Either way, Iâ€™d be interested in the algorithm development, and happy to contribute if I can.

Basically, the controller captures the history of the system (through I) and anticipates the future behavior of the system (through D). The system works by calculating the tracking error, the difference between the desired output (which is our 1 USD peg) and the actual output. Next, the error signal is fed to the PID controller, which computes both the derivative and the integral of this error signal with respect to time. Then, based on the error, the controller actuates by creating or destroying stables and the cycle repeats all over again. My biggest concern here is that the controller would need to be constantly running, but I believe all stable coins have something running 24/7 to control their peg.

This article explains the function of each gain very well:

P: Increasing the proportional gain ($K_p$) has the effect of proportionally increasing the control signal for the same level of error. The fact that the controller will â€śpushâ€ť harder for a given level of error tends to cause the closed-loop system to react more quickly, but also to overshoot more. Another effect of increasing $K_p$) is that it tends to reduce, but not eliminate, the steady-state error.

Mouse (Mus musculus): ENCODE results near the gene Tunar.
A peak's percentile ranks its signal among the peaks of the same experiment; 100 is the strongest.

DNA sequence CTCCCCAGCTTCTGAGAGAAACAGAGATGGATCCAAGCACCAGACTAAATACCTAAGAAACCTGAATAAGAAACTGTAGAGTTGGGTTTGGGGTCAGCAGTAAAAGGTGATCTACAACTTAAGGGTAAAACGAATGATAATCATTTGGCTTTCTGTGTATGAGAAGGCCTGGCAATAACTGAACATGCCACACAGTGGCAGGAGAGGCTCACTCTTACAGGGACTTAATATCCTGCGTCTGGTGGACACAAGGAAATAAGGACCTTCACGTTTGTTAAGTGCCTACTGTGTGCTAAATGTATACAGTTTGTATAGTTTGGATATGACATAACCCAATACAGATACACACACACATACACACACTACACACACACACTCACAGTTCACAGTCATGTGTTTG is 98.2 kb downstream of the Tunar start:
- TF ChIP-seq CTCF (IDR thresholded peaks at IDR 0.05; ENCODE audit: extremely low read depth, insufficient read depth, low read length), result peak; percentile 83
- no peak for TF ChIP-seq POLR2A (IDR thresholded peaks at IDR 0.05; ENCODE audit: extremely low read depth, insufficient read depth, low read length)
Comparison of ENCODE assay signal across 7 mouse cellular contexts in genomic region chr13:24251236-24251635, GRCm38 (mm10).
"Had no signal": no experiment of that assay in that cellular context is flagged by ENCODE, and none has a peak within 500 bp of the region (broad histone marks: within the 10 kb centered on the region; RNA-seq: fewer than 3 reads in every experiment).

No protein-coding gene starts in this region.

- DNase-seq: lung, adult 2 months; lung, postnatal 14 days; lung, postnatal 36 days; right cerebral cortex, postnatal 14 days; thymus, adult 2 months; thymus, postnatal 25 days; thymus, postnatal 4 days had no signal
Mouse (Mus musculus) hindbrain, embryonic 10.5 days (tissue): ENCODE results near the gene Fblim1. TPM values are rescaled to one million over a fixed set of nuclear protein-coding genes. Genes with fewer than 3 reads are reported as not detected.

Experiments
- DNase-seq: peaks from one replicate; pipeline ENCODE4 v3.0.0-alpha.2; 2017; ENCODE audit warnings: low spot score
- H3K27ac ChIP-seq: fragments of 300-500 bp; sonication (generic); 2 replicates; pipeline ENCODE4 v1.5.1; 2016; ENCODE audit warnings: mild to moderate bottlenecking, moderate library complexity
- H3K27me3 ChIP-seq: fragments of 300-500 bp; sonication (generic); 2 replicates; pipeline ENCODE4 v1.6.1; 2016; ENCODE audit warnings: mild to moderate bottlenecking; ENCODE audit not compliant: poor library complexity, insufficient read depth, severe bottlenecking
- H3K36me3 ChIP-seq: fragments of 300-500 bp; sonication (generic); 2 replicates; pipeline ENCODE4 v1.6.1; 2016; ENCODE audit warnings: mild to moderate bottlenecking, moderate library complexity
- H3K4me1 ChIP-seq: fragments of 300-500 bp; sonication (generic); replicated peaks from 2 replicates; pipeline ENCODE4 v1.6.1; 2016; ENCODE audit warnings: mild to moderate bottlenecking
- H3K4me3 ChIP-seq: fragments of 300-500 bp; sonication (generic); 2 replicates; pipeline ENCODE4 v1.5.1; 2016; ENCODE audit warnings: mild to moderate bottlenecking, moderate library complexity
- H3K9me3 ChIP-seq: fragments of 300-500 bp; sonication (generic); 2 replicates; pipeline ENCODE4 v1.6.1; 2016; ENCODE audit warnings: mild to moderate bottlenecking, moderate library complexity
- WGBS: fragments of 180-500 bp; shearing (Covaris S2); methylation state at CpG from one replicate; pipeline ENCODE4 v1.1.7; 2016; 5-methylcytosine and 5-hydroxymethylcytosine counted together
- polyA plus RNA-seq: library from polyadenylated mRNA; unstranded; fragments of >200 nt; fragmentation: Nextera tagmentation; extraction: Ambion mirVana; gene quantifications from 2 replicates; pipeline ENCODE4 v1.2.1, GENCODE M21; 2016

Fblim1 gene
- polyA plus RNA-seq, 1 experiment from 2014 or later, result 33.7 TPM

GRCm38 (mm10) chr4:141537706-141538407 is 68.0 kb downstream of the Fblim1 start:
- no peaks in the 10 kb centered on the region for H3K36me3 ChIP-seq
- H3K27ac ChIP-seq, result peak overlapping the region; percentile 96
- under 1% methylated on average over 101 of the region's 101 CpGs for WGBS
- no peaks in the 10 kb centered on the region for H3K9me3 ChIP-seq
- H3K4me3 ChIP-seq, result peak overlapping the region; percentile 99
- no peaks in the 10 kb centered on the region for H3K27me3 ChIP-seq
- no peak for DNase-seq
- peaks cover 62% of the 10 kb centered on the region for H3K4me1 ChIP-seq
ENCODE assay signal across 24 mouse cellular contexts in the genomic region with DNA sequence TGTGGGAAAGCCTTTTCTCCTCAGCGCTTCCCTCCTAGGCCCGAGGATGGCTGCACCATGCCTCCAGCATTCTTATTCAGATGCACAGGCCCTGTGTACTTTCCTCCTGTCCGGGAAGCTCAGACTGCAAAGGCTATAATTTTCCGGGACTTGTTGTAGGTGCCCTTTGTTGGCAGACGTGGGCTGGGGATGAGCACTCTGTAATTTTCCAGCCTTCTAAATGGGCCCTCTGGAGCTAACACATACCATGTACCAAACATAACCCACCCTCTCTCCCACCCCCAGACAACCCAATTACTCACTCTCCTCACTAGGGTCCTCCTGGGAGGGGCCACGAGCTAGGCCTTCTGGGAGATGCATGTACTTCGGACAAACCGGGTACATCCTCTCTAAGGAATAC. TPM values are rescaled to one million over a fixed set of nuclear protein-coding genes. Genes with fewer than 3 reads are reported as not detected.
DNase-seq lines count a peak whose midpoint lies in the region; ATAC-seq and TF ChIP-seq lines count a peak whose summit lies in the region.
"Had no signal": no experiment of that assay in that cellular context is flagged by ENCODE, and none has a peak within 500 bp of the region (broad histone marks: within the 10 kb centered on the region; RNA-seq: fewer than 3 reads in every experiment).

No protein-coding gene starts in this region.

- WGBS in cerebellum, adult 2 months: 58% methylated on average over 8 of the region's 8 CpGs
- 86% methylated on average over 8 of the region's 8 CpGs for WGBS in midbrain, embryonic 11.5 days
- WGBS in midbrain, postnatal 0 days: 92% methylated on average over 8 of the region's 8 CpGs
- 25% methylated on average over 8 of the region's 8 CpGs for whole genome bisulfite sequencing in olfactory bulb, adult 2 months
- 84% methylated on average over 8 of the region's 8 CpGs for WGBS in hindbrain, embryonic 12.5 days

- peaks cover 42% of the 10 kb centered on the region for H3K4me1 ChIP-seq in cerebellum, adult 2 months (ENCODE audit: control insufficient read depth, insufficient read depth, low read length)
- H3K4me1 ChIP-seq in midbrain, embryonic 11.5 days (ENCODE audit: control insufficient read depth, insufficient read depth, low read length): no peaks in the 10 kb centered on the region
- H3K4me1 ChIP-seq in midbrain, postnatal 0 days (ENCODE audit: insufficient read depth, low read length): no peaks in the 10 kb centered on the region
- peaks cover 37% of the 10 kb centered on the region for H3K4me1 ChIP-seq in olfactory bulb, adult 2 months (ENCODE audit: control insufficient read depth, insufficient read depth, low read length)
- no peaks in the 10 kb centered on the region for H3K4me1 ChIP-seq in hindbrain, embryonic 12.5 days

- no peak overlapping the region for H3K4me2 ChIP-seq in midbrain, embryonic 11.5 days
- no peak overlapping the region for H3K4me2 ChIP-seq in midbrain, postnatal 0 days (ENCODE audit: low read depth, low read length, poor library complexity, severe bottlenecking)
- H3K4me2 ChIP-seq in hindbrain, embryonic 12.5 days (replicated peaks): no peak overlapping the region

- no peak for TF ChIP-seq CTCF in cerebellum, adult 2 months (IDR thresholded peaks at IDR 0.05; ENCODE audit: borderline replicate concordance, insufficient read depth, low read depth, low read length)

D: The addition of a derivative term to the controller ($K_d$) adds the ability of the controller to â€śanticipateâ€ť error. With simple proportional control, if $K_p$ is fixed, the only way that the control will increase is if the error increases. With derivative control, the control signal can become large if the error begins sloping upward, even while the magnitude of the error is still relatively small. This anticipation tends to add damping to the system, thereby decreasing overshoot. The addition of a derivative term, however, has no effect on the steady-state error.

I: The addition of an integral term to the controller $K_i$ tends to help reduce steady-state error. If there is a persistent, steady error, the integrator builds and builds, thereby increasing the control signal and driving the error down. A drawback of the integral term, however, is that it can make the system more sluggish (and oscillatory) since when the error signal changes sign, it may take a while for the integrator to â€śunwind.â€ť

The goal is to find a good set of values for PID that will be able to work well with any market conditions.

PS: Sorry for the crazy math formatting, I think we havenâ€™t turned math symbols compatibility in here yet, so those arenâ€™t really getting rendered the way I intended

Thank you very much for the detailed explanations. No worries re the maths formatting - I work with LaTex so this is no issue.